The Wildflower Garden in September

Hemp agrimony is a wildflower that blooms in late summer and can be included in a garden border or pond edge.

During September the pace of life in the wildflower garden begins to slow down.

With days shortening, many birds frantically feast on the last few insects in an attempt to put on as much weight as possible before the long journeys that they will soon face. On warm days, look out for Swallows and House martins gathering on south facing rooftops in an attempt to absorb some of the heat. Swallows are the first to leave but House martins always seem more reluctant, with most hanging on well into October. This month sees the first berry crops ripening, notably bramble which is spectacular in September providing ample feeding opportunities for both birds and humans alike!

Most of our native plants have flowered by now and are setting seed, but late flowering species, all of which are still in bloom this month, include Autumn hawkbit,  Fleabane, Toadflax, Devils bit scabious, Gypsywort, Hemp agrimony, Autumn crocus, Nettle leaved bellflower, Tansy,  Vervain, and Water mint.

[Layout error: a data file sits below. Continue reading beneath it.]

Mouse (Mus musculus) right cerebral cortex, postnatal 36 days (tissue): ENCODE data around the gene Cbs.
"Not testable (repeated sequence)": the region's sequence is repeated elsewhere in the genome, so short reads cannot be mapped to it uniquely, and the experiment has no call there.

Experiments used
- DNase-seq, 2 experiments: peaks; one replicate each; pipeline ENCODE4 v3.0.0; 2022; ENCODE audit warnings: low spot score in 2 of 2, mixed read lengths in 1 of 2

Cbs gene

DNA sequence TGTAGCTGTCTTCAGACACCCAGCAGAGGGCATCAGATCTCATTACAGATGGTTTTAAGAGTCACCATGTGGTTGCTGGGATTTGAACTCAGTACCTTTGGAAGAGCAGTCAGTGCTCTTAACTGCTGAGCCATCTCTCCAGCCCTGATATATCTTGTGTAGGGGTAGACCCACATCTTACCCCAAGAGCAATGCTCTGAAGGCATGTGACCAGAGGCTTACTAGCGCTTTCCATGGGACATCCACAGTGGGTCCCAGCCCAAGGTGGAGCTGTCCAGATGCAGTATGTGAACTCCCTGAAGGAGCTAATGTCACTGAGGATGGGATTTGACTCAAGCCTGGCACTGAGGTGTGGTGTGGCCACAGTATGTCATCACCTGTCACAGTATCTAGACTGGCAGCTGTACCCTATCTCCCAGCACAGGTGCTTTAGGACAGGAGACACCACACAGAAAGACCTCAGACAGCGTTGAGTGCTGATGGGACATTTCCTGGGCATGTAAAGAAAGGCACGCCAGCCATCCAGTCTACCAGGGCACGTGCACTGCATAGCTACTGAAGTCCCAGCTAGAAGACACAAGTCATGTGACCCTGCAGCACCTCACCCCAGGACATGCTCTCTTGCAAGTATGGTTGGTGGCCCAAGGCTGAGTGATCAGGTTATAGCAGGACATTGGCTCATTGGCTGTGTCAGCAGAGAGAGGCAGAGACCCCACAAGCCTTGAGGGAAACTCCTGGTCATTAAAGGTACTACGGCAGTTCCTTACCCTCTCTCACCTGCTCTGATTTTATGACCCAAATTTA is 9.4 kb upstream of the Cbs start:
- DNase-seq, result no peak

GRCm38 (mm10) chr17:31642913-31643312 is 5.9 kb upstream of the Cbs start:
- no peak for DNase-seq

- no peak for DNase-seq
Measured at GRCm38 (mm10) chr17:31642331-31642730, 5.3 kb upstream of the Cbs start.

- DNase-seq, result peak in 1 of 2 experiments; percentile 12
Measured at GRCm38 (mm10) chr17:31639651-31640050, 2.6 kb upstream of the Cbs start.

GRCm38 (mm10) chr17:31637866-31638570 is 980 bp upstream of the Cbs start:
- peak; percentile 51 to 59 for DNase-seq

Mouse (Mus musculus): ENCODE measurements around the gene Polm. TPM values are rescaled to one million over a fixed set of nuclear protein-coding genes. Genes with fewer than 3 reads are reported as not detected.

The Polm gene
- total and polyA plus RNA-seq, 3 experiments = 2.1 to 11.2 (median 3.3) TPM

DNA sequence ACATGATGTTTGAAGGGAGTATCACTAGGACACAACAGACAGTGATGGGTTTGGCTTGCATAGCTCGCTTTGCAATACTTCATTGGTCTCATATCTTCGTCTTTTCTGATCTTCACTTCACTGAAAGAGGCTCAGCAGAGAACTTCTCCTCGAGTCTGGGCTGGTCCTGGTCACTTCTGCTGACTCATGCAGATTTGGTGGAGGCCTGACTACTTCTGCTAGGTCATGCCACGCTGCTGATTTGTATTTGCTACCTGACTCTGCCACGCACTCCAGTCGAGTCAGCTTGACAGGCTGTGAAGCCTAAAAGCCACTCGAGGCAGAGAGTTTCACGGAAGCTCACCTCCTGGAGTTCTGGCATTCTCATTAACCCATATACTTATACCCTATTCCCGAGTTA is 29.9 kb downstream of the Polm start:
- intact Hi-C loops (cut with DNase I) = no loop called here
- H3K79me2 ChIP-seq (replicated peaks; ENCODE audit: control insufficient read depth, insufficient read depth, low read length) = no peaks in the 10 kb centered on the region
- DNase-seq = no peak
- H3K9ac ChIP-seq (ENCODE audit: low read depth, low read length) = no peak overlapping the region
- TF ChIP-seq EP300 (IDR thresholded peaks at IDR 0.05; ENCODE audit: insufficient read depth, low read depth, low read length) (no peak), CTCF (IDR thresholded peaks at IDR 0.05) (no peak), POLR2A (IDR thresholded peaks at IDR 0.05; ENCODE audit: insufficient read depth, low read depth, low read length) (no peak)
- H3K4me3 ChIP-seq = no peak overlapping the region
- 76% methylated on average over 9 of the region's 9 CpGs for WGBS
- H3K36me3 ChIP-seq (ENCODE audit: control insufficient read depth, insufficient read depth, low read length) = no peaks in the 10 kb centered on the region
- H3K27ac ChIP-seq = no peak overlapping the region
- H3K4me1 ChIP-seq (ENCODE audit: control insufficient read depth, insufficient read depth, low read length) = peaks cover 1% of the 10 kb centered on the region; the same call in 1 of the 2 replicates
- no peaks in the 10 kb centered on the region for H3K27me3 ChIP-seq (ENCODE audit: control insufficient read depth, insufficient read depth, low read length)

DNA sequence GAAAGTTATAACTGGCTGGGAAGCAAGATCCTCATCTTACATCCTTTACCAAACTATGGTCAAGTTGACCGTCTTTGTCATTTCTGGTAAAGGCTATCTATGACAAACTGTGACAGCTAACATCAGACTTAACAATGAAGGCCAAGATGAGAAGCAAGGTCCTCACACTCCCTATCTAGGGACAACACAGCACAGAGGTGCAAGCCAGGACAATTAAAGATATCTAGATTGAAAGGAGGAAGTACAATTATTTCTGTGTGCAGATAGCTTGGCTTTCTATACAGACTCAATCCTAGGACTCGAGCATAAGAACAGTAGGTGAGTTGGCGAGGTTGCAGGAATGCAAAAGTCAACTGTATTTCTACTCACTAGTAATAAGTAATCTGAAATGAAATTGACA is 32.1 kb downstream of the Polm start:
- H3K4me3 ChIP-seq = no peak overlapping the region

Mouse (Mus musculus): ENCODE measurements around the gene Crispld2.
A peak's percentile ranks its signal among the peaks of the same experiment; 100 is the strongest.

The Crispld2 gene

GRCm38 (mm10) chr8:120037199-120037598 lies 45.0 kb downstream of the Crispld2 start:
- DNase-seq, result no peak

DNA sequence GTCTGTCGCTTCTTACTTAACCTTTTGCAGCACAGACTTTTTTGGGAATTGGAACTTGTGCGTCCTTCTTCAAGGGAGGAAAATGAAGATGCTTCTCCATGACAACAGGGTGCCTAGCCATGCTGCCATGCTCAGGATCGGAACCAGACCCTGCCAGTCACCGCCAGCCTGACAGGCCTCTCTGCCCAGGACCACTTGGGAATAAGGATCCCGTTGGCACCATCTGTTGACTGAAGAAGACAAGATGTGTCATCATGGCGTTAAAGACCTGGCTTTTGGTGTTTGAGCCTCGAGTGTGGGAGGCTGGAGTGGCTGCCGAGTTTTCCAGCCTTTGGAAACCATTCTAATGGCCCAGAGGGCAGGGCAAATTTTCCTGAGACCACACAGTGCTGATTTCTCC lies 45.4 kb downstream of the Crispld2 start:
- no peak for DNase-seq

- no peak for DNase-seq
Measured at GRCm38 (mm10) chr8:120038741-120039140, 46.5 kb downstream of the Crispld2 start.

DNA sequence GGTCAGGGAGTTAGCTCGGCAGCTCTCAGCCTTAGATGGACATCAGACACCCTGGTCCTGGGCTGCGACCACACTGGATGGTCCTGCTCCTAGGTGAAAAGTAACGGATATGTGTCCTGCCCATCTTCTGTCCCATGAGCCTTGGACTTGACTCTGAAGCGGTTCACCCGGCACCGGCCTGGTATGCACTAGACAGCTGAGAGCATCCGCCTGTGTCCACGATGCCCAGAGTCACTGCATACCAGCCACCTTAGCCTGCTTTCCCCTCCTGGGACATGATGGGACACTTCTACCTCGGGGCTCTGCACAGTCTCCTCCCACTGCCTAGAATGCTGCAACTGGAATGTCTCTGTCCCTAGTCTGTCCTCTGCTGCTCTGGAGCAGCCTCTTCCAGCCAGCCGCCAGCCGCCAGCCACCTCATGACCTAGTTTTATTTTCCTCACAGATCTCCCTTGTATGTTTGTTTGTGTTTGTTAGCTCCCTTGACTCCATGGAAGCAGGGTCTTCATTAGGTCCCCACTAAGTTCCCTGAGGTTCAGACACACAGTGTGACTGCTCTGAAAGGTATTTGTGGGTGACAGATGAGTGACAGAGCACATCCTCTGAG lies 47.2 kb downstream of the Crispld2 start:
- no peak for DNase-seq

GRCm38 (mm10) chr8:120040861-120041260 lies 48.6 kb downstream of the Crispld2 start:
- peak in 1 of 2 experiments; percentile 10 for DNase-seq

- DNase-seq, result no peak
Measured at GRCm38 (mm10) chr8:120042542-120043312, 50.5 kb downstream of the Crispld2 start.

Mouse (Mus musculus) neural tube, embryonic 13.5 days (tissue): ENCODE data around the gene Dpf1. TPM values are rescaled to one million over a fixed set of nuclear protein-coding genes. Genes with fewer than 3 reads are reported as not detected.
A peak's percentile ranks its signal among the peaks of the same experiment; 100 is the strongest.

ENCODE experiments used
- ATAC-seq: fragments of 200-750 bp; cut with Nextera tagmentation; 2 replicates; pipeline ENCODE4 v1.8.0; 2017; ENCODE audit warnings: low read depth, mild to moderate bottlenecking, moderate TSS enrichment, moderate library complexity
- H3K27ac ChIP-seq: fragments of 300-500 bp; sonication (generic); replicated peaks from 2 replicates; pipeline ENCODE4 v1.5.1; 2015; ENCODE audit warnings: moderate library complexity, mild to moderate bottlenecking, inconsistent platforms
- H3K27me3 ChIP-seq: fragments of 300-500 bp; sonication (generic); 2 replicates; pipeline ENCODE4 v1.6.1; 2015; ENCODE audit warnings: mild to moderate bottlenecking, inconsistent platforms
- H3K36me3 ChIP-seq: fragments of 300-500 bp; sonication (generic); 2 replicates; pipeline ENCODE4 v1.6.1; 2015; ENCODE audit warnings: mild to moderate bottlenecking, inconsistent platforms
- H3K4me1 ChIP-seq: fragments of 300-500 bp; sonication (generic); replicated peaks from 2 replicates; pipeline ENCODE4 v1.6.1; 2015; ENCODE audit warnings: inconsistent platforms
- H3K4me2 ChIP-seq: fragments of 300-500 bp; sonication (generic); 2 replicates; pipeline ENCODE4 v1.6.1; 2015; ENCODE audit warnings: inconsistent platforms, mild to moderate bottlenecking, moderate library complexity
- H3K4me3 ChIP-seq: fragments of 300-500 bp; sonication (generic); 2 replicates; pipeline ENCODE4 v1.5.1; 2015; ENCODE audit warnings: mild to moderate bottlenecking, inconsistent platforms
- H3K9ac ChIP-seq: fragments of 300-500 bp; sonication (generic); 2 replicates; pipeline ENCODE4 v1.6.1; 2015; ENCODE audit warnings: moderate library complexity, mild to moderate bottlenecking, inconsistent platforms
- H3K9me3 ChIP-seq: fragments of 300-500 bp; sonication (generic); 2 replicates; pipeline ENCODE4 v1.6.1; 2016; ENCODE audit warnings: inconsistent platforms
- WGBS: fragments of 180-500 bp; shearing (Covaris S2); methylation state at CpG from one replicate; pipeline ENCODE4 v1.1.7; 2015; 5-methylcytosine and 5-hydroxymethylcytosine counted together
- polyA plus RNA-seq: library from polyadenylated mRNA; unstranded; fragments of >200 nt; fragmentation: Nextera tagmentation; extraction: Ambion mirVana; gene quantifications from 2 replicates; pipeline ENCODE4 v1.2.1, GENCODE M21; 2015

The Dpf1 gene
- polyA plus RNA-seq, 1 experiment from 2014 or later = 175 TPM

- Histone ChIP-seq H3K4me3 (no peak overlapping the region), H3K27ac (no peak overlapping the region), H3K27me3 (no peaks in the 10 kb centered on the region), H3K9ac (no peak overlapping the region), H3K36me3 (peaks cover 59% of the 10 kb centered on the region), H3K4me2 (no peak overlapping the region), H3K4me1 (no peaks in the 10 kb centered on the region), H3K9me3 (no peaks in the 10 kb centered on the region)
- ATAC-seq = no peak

One other much-overlooked plant that is flowering this month is Ivy. Most gardens will have some Ivy already, and if you allow some to grow in a south facing corner, perhaps over a fence panel you will create the perfect September suntrap for late broods of summer butterflies. Indeed ivy can act as a magnet for all manner of insects this month, and can often seem alive with the humming of bees and hoverflies on warm September days.